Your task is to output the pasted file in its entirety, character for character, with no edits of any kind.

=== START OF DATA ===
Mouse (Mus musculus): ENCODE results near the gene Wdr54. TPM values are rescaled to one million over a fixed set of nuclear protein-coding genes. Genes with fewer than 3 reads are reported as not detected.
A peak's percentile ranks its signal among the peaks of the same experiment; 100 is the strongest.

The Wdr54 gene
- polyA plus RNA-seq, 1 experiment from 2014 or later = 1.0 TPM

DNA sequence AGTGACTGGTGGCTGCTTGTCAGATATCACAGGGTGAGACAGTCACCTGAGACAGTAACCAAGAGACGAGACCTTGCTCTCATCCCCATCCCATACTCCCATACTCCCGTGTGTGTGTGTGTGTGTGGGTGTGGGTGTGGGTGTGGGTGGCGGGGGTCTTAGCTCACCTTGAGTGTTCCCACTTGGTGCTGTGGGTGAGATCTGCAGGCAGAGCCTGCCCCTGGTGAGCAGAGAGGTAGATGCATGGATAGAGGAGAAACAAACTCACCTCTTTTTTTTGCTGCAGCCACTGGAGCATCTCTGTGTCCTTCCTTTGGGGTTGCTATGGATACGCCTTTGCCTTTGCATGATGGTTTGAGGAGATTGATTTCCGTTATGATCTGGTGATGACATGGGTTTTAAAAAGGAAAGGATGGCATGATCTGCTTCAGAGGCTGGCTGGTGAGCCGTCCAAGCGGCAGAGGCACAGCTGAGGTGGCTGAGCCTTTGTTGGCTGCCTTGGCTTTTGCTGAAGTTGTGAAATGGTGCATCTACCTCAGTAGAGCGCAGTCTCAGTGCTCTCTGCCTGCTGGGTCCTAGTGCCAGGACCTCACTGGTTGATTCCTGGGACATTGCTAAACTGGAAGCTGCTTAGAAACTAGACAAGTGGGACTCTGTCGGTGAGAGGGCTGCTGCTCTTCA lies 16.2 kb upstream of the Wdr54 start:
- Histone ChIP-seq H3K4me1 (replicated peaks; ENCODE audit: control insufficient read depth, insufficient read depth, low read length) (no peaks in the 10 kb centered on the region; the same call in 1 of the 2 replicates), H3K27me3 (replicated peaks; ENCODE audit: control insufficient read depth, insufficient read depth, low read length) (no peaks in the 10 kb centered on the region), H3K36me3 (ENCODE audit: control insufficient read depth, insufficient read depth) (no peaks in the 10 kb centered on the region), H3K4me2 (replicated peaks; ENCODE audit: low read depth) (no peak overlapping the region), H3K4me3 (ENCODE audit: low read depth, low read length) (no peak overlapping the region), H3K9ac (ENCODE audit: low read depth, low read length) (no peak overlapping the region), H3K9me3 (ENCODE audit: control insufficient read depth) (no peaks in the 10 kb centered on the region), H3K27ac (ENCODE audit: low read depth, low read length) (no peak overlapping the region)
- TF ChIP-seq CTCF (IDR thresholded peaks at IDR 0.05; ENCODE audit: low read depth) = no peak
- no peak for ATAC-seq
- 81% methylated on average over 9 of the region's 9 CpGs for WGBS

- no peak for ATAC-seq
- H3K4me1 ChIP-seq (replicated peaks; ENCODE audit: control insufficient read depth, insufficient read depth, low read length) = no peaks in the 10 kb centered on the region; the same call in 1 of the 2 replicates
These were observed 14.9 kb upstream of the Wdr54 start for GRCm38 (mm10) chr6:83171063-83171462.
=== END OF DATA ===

Mouse (Mus musculus): ENCODE results near the gene Wdr54. TPM values are rescaled to one million over a fixed set of nuclear protein-coding genes. Genes with fewer than 3 reads are reported as not detected.
A peak's percentile ranks its signal among the peaks of the same experiment; 100 is the strongest.

The Wdr54 gene
- polyA plus RNA-seq, 1 experiment from 2014 or later = 1.0 TPM

DNA sequence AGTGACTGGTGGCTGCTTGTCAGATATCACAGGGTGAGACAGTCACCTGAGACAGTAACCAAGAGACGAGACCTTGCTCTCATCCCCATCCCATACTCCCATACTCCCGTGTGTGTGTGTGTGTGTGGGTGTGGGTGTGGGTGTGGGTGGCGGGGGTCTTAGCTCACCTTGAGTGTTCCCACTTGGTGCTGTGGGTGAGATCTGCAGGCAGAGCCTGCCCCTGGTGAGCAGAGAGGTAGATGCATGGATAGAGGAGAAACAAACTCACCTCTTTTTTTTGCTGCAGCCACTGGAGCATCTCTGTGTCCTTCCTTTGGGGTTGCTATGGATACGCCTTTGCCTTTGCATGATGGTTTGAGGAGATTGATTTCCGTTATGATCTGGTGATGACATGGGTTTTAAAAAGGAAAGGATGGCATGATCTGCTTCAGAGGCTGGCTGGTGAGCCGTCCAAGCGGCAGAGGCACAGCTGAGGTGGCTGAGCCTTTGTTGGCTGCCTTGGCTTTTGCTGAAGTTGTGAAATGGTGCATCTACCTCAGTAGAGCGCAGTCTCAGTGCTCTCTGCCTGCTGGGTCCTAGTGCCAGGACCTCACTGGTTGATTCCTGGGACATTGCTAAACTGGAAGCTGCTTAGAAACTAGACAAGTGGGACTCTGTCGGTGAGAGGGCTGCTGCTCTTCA lies 16.2 kb upstream of the Wdr54 start:
- Histone ChIP-seq H3K4me1 (replicated peaks; ENCODE audit: control insufficient read depth, insufficient read depth, low read length) (no peaks in the 10 kb centered on the region; the same call in 1 of the 2 replicates), H3K27me3 (replicated peaks; ENCODE audit: control insufficient read depth, insufficient read depth, low read length) (no peaks in the 10 kb centered on the region), H3K36me3 (ENCODE audit: control insufficient read depth, insufficient read depth) (no peaks in the 10 kb centered on the region), H3K4me2 (replicated peaks; ENCODE audit: low read depth) (no peak overlapping the region), H3K4me3 (ENCODE audit: low read depth, low read length) (no peak overlapping the region), H3K9ac (ENCODE audit: low read depth, low read length) (no peak overlapping the region), H3K9me3 (ENCODE audit: control insufficient read depth) (no peaks in the 10 kb centered on the region), H3K27ac (ENCODE audit: low read depth, low read length) (no peak overlapping the region)
- TF ChIP-seq CTCF (IDR thresholded peaks at IDR 0.05; ENCODE audit: low read depth) = no peak
- no peak for ATAC-seq
- 81% methylated on average over 9 of the region's 9 CpGs for WGBS

- no peak for ATAC-seq
- H3K4me1 ChIP-seq (replicated peaks; ENCODE audit: control insufficient read depth, insufficient read depth, low read length) = no peaks in the 10 kb centered on the region; the same call in 1 of the 2 replicates
These were observed 14.9 kb upstream of the Wdr54 start for GRCm38 (mm10) chr6:83171063-83171462.